This is a good topic for both artist and collector. Artists must decide if, when and how to varnish. And as a collector, you should be aware of how the painting you purchased was or wasn't varnished. I recently spoke with the folks at Gamblin about varnishing (I use their Gamvar varnish) and with their permission, have included a link to their varnishing studio notes here.
I have multiple reasons for varnishing. First, it is an aesthetic
decision. As I'm painting, all values and colors relate to each other
when wet. As they dry, they change color slightly and look less
saturated. Varnishing will unify the gloss of the surface and saturate
color. Since my original intent was the values and color I saw when
wet, I varnish in order to retain that look. Varnishing can also
protect against dirt and in Gamvar's case some UV light, though
protection from UV light is at it's best when freshly mixed.
Gamblin's synthetic resin component system was developed by conservation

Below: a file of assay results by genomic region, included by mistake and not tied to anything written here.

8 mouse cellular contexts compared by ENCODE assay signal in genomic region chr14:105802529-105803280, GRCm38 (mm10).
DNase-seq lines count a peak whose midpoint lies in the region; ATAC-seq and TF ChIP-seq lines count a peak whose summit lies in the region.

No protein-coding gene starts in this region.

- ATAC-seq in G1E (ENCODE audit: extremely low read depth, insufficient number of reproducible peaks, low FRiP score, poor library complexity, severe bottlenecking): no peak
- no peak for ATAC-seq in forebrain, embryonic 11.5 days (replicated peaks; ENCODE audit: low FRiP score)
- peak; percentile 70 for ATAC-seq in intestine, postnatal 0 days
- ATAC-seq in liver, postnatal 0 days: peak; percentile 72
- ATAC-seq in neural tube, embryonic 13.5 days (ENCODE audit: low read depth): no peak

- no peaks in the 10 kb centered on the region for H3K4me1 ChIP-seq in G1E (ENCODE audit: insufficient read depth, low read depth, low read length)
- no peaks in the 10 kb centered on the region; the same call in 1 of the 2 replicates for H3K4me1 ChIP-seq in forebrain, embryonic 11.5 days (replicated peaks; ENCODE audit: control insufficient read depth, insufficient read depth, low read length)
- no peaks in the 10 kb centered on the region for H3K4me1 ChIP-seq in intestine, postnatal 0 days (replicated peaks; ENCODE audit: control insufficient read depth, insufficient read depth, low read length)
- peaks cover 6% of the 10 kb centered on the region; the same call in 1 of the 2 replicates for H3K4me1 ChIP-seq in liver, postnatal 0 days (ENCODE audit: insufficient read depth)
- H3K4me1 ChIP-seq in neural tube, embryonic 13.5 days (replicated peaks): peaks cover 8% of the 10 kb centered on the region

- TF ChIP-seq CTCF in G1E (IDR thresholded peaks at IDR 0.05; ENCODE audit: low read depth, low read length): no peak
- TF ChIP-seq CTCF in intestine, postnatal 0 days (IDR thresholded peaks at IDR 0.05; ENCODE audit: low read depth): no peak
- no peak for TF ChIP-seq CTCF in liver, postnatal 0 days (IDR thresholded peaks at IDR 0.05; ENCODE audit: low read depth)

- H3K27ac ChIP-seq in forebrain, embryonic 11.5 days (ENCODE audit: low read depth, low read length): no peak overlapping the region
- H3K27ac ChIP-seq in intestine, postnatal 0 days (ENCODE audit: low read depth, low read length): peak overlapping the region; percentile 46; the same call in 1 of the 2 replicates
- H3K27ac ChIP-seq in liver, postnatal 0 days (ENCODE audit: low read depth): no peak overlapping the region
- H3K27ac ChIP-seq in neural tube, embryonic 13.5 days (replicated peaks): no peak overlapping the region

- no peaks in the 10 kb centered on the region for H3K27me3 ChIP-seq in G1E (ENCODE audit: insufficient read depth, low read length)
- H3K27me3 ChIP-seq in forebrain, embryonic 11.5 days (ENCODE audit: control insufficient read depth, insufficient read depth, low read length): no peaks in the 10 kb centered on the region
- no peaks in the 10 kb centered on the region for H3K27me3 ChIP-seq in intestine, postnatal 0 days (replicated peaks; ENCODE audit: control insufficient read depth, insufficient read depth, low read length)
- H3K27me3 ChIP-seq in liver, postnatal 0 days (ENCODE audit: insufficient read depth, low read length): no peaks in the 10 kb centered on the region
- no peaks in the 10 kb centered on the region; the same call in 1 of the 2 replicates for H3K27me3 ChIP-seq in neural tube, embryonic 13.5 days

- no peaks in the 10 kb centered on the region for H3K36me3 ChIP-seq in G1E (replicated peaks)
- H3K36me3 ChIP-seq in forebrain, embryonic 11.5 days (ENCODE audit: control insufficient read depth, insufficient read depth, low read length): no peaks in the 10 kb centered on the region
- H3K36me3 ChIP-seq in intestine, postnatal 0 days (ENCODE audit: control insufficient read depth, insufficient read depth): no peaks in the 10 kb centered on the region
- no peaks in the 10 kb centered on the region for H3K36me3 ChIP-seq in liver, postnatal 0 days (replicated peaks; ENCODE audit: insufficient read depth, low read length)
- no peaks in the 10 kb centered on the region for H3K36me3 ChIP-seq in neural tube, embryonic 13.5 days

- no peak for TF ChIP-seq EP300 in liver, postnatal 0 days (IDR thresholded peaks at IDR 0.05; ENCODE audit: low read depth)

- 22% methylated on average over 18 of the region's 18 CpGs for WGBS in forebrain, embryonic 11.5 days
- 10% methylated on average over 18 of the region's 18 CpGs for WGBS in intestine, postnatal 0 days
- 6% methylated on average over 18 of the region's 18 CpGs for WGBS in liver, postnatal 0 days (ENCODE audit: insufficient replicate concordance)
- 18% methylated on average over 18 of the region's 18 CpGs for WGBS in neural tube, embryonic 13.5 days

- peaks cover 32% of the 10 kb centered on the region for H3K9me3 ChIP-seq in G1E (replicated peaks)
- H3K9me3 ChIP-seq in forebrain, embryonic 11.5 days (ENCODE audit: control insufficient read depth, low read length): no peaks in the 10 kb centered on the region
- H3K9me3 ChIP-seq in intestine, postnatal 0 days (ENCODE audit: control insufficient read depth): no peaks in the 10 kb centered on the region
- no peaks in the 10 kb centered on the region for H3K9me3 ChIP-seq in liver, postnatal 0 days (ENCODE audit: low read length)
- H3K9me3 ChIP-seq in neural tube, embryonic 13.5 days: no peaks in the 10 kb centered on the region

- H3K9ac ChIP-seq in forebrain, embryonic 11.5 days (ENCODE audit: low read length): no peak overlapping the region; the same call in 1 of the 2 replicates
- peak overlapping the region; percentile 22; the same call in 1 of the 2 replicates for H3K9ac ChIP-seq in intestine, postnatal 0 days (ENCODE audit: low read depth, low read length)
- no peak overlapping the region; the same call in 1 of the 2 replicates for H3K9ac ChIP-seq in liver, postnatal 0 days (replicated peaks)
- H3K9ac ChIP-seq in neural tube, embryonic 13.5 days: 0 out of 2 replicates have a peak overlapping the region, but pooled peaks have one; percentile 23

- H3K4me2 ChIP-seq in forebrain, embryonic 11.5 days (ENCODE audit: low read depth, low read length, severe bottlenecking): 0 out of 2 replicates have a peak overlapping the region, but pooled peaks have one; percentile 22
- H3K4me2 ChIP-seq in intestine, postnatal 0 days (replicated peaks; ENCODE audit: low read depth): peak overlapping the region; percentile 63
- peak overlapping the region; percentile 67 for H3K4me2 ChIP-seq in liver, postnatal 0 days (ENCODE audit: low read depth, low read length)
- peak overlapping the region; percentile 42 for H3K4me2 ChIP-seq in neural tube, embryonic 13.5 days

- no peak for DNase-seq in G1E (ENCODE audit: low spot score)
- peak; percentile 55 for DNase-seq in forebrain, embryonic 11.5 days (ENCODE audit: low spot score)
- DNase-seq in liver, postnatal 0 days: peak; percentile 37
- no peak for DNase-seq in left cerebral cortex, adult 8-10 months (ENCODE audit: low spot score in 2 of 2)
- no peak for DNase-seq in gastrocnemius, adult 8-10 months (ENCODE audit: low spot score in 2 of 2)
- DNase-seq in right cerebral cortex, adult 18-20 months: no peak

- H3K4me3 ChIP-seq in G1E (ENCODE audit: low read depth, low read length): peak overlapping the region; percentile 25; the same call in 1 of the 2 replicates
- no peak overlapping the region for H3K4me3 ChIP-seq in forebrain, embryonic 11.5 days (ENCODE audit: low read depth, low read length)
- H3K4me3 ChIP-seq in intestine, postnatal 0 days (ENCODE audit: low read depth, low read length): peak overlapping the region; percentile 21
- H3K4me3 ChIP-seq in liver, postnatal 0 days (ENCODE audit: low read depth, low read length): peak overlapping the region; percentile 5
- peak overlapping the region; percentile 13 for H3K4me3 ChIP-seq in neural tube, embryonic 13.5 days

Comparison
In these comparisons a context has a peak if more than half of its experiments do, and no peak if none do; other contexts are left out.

scientists at the National Gallery. Unlike natural damar resins,
Gamvar won't yellow or darken. It can be removed with a mild solvent
such as mineral spirits, while damar varnish is harder to remove,
endangering the top layers of paint, especially if glazes were used.
The component system allows for mixing when needed which makes the
varnish the most effective. I mix when I'm ready to varnish a group of
paintings, date the mixture, and use it within one month. I mix Cold
Wax Medium into the varnish to create a more matte varnish, then apply
two thin coats to each painting, waiting 24 hours to dry in between. I've
started to write the date I varnished the painting on the back of each
painting so the collector who buys the piece will know when and what
Bottom line, as a collector, you should know
what was used on the painting you purchased, if anything. Artists
should research this for themselves and decide what's best for their